Concurrency is perhaps the foremost issue today's programmers must learn to cope with. CPU designers have exhausted the level of optimization they can provide to programmers working with a single thread of execution, and more modern designs take transistors which would've ordinarily gone to improve sequential performance and have instead thrown it at more cores. Intel demoed a CPU with 80 cores, yet one third of the transistors seen in a Core 2 Duo. This is the future of processors: more cores that do less. CPU designers are going to devote fewer transistors to each individual core while trying to pack more and more cores onto a single chip. Some crazy people are predicting that the number of CPU cores we see on a single chip is going to grow exponentially. I don't know about that, but it's a reasonable enough guess as any at this point, and it seems like it's where the trends are going.

This is posing a big problem for programmers. Now that all of these cores are available, how do you write programs that can make use of them all? The typical way most programmers are used to dealing with this problem is with threads. Threads let you spread your program's execution across multiple CPU cores, which is great! But threads are error-prone. The synchronization is as hard to get right as manual memory management. Pay attention and use good strategies and it's manageable. Put it in the hands of mediocre programmers and things can quickly fall apart. And once they do it can be incredibly hard to debug.

But it gets worse. Let's assume you've managed to use threads correctly in your program. Great! How well can it scale across an increasing number of CPU cores? The synchronization model employed by most programs uses a locking mechanism to synchronize state. To get a threaded program to scale well, locks must be scrutinized, benchmarked, and made increasingly granular in order for threaded programs to scale well. While this is all well and doable, granular locking is complicated, and the reality is most programs trying to pull it off aren't going to do it right, and for that reason many programmers may avoid it entirely.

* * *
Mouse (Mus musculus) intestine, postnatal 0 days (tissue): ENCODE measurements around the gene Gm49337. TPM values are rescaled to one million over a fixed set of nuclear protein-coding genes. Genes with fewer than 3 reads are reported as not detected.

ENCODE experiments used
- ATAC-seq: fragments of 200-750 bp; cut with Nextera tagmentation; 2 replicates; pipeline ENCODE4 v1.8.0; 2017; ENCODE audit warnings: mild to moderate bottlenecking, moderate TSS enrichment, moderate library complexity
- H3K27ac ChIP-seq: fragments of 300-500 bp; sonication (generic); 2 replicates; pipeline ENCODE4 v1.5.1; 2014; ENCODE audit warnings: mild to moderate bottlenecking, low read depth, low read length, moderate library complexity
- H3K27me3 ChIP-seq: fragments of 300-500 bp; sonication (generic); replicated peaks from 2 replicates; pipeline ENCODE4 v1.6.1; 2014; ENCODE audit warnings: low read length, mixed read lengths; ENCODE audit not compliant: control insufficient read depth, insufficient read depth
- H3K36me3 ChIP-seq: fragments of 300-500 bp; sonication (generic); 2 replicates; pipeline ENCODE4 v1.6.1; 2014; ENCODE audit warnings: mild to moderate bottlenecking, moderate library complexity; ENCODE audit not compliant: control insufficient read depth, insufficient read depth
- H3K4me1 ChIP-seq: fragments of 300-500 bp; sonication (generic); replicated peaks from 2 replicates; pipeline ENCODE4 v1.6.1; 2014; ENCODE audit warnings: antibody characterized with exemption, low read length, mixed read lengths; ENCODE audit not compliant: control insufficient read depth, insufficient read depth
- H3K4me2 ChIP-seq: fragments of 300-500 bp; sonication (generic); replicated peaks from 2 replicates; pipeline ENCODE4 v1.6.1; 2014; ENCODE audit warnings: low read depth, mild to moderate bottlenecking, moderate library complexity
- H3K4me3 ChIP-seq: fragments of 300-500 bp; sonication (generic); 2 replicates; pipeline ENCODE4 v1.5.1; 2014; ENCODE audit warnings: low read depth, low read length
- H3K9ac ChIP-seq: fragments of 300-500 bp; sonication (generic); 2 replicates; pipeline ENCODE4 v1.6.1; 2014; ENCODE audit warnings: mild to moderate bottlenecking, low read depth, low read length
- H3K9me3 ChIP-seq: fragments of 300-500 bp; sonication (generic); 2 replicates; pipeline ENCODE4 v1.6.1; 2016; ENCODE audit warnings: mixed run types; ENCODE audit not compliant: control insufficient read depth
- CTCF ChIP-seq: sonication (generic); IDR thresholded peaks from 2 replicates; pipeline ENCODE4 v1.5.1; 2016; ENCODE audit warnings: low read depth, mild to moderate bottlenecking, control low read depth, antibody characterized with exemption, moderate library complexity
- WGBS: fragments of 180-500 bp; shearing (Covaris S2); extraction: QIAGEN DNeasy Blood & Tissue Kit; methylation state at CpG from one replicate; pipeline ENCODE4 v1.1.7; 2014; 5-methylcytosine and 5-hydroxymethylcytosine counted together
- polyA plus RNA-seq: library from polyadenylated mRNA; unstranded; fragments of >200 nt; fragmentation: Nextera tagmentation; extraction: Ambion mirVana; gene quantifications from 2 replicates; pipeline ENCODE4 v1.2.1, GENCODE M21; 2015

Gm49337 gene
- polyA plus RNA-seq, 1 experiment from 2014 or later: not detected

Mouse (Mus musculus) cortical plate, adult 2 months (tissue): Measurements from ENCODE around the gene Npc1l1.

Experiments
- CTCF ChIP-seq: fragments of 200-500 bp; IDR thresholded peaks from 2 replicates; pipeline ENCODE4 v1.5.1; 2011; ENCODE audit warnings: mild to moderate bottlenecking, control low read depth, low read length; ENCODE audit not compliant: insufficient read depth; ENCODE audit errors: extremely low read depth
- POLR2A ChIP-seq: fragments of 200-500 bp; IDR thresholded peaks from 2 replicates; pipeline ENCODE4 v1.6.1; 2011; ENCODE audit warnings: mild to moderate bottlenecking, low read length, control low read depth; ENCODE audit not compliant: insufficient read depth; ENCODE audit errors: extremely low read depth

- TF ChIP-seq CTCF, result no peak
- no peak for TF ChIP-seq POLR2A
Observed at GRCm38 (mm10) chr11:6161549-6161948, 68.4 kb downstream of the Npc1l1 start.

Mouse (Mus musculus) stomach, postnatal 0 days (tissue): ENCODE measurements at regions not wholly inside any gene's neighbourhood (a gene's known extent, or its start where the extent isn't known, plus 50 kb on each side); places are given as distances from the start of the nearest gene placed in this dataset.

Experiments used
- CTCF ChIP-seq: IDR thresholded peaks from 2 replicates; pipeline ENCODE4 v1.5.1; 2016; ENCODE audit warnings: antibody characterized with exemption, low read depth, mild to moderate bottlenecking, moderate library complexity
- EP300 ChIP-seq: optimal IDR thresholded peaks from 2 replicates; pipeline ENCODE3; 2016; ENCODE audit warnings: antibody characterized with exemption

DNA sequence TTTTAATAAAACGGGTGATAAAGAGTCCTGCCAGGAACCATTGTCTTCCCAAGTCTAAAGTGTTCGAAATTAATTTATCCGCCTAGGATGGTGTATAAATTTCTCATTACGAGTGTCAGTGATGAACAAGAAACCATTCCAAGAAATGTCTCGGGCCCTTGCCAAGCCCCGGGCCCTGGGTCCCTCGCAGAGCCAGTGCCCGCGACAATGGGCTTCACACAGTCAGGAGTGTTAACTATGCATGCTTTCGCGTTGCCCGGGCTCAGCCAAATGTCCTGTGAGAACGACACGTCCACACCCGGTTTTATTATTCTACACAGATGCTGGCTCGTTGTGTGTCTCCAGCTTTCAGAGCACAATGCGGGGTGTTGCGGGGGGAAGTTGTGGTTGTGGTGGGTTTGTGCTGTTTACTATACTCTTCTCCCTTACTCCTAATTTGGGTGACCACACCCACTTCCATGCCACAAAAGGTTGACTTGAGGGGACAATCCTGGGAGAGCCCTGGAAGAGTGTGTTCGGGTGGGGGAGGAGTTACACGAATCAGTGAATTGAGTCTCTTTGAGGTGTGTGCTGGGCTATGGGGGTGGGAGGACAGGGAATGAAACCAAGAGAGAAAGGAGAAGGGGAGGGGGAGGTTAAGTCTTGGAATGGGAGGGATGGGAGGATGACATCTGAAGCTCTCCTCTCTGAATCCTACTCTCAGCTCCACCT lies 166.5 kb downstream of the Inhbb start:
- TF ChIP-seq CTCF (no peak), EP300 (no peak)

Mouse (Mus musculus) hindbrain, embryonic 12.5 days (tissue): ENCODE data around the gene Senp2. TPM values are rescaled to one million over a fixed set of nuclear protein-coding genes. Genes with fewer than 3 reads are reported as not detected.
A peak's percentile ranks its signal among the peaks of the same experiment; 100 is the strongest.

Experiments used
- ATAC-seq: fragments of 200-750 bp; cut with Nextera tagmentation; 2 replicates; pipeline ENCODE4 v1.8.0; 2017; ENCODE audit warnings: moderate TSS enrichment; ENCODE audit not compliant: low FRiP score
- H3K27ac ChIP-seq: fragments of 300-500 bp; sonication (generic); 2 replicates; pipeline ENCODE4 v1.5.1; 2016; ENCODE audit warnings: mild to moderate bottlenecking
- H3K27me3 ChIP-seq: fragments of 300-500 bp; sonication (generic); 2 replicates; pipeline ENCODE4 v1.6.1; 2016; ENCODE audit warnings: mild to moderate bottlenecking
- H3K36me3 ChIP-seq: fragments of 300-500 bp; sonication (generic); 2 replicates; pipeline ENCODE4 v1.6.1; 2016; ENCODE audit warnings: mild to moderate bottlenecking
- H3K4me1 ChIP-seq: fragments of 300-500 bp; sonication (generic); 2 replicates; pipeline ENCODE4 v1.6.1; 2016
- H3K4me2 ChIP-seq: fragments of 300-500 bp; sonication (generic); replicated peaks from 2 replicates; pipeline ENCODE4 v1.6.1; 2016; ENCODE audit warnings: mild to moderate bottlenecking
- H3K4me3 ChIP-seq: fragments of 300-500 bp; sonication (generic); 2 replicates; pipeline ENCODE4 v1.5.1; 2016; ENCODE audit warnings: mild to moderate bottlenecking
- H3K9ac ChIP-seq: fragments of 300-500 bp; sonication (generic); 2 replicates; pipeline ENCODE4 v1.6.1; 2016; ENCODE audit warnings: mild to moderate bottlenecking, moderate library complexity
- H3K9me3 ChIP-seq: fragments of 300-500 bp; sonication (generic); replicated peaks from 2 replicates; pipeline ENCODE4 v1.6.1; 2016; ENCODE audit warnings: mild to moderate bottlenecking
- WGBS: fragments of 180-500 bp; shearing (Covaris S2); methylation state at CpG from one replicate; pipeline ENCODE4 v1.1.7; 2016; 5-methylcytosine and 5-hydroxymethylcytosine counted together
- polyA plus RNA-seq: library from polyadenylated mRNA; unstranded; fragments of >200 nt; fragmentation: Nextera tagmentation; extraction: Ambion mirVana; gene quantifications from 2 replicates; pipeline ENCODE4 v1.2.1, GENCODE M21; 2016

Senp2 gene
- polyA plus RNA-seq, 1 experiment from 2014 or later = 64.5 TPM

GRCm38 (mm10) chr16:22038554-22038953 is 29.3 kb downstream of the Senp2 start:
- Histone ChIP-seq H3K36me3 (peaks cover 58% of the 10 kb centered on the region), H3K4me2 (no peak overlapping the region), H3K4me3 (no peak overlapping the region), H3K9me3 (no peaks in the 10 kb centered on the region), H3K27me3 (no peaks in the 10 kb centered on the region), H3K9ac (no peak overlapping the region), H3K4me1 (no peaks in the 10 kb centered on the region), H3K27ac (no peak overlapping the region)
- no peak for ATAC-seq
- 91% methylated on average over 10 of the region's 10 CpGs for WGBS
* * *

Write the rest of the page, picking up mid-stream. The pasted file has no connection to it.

So how well will programmers be able to leverage these new multicore CPUs? That question remains up in the air. Threaded approaches are difficult at best, and often hard to scale across an increasing number of CPU cores, especially when complex data structures are involved. For that reason some perceive that programmers are in a sort of crisis in regard to how they will leverage an increasing number of CPU cores.

Some solutions to this problem have emerged. One that gets a lot of attention is software transactional memory. This is a model which looks at memory in a manner similar to a database, using transactions to control concurrent access to shared state. Unfortunately this model has failed to achieve widespread popularity. Theories abound as to what exactly the problem is, generally surrounding its difficulty to apply to real-world problems. So far, this approach to concurrency remains in the collective unconscious as a theoretical one which is rarely applied.

Another approach which has received a considerable amount of hype in certain communities is "Erlang style-concurrency." Erlang is a programming language originally developed for telephony applications which uses lots of small processes that each do one thing and do it well, and talk to each other over message queues. Some liken this to the Unix philosophy: "Write programs that do one thing and do it well. Write programs to work together." However the actual approach of using processes which communicate with messages is known as the Actor model which grew out of Smalltalk.